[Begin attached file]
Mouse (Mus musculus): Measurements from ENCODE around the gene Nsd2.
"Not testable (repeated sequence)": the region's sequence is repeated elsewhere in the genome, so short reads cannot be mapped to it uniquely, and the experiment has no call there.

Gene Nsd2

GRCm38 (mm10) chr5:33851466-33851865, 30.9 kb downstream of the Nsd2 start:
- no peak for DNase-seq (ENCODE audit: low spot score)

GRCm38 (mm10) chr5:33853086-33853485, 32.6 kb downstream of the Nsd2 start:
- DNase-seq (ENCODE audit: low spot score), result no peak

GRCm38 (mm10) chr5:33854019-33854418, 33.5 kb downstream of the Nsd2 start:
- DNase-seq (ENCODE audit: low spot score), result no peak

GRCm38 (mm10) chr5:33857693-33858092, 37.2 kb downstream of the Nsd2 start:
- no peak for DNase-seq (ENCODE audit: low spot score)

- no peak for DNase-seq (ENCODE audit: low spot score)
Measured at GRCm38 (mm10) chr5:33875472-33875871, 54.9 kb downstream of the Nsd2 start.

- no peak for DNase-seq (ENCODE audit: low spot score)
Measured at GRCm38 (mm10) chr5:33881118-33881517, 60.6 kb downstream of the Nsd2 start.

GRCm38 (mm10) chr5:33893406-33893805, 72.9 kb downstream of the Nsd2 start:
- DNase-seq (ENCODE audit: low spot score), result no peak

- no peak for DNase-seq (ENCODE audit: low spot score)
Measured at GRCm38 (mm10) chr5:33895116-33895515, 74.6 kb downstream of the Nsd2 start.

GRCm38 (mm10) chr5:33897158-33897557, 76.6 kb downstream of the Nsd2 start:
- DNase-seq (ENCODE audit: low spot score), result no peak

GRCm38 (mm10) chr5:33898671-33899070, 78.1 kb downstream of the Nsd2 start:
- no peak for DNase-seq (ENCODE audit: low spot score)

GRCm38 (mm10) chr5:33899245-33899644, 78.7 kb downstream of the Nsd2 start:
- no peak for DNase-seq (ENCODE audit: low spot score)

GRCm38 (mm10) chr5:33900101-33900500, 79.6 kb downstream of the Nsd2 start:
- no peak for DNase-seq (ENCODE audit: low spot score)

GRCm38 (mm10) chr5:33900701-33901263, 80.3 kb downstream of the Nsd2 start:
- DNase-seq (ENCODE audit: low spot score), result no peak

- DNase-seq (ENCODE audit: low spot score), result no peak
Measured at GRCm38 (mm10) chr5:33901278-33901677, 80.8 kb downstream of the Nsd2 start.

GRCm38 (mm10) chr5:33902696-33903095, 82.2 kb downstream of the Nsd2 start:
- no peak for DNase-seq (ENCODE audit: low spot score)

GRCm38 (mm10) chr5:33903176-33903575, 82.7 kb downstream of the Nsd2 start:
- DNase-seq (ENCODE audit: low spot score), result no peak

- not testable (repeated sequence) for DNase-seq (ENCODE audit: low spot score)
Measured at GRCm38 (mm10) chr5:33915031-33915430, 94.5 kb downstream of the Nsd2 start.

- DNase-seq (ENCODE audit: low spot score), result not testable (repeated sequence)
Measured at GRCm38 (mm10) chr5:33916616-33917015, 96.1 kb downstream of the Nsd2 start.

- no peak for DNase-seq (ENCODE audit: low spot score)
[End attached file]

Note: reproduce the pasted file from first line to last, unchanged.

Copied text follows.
Mouse (Mus musculus): Measurements from ENCODE around the gene Nsd2.
"Not testable (repeated sequence)": the region's sequence is repeated elsewhere in the genome, so short reads cannot be mapped to it uniquely, and the experiment has no call there.

Gene Nsd2

GRCm38 (mm10) chr5:33851466-33851865, 30.9 kb downstream of the Nsd2 start:
- no peak for DNase-seq (ENCODE audit: low spot score)

GRCm38 (mm10) chr5:33853086-33853485, 32.6 kb downstream of the Nsd2 start:
- DNase-seq (ENCODE audit: low spot score), result no peak

GRCm38 (mm10) chr5:33854019-33854418, 33.5 kb downstream of the Nsd2 start:
- DNase-seq (ENCODE audit: low spot score), result no peak

GRCm38 (mm10) chr5:33857693-33858092, 37.2 kb downstream of the Nsd2 start:
- no peak for DNase-seq (ENCODE audit: low spot score)

- no peak for DNase-seq (ENCODE audit: low spot score)
Measured at GRCm38 (mm10) chr5:33875472-33875871, 54.9 kb downstream of the Nsd2 start.

- no peak for DNase-seq (ENCODE audit: low spot score)
Measured at GRCm38 (mm10) chr5:33881118-33881517, 60.6 kb downstream of the Nsd2 start.

GRCm38 (mm10) chr5:33893406-33893805, 72.9 kb downstream of the Nsd2 start:
- DNase-seq (ENCODE audit: low spot score), result no peak

- no peak for DNase-seq (ENCODE audit: low spot score)
Measured at GRCm38 (mm10) chr5:33895116-33895515, 74.6 kb downstream of the Nsd2 start.

GRCm38 (mm10) chr5:33897158-33897557, 76.6 kb downstream of the Nsd2 start:
- DNase-seq (ENCODE audit: low spot score), result no peak

GRCm38 (mm10) chr5:33898671-33899070, 78.1 kb downstream of the Nsd2 start:
- no peak for DNase-seq (ENCODE audit: low spot score)

GRCm38 (mm10) chr5:33899245-33899644, 78.7 kb downstream of the Nsd2 start:
- no peak for DNase-seq (ENCODE audit: low spot score)

GRCm38 (mm10) chr5:33900101-33900500, 79.6 kb downstream of the Nsd2 start:
- no peak for DNase-seq (ENCODE audit: low spot score)

GRCm38 (mm10) chr5:33900701-33901263, 80.3 kb downstream of the Nsd2 start:
- DNase-seq (ENCODE audit: low spot score), result no peak

- DNase-seq (ENCODE audit: low spot score), result no peak
Measured at GRCm38 (mm10) chr5:33901278-33901677, 80.8 kb downstream of the Nsd2 start.

GRCm38 (mm10) chr5:33902696-33903095, 82.2 kb downstream of the Nsd2 start:
- no peak for DNase-seq (ENCODE audit: low spot score)

GRCm38 (mm10) chr5:33903176-33903575, 82.7 kb downstream of the Nsd2 start:
- DNase-seq (ENCODE audit: low spot score), result no peak

- not testable (repeated sequence) for DNase-seq (ENCODE audit: low spot score)
Measured at GRCm38 (mm10) chr5:33915031-33915430, 94.5 kb downstream of the Nsd2 start.

- DNase-seq (ENCODE audit: low spot score), result not testable (repeated sequence)
Measured at GRCm38 (mm10) chr5:33916616-33917015, 96.1 kb downstream of the Nsd2 start.

- no peak for DNase-seq (ENCODE audit: low spot score)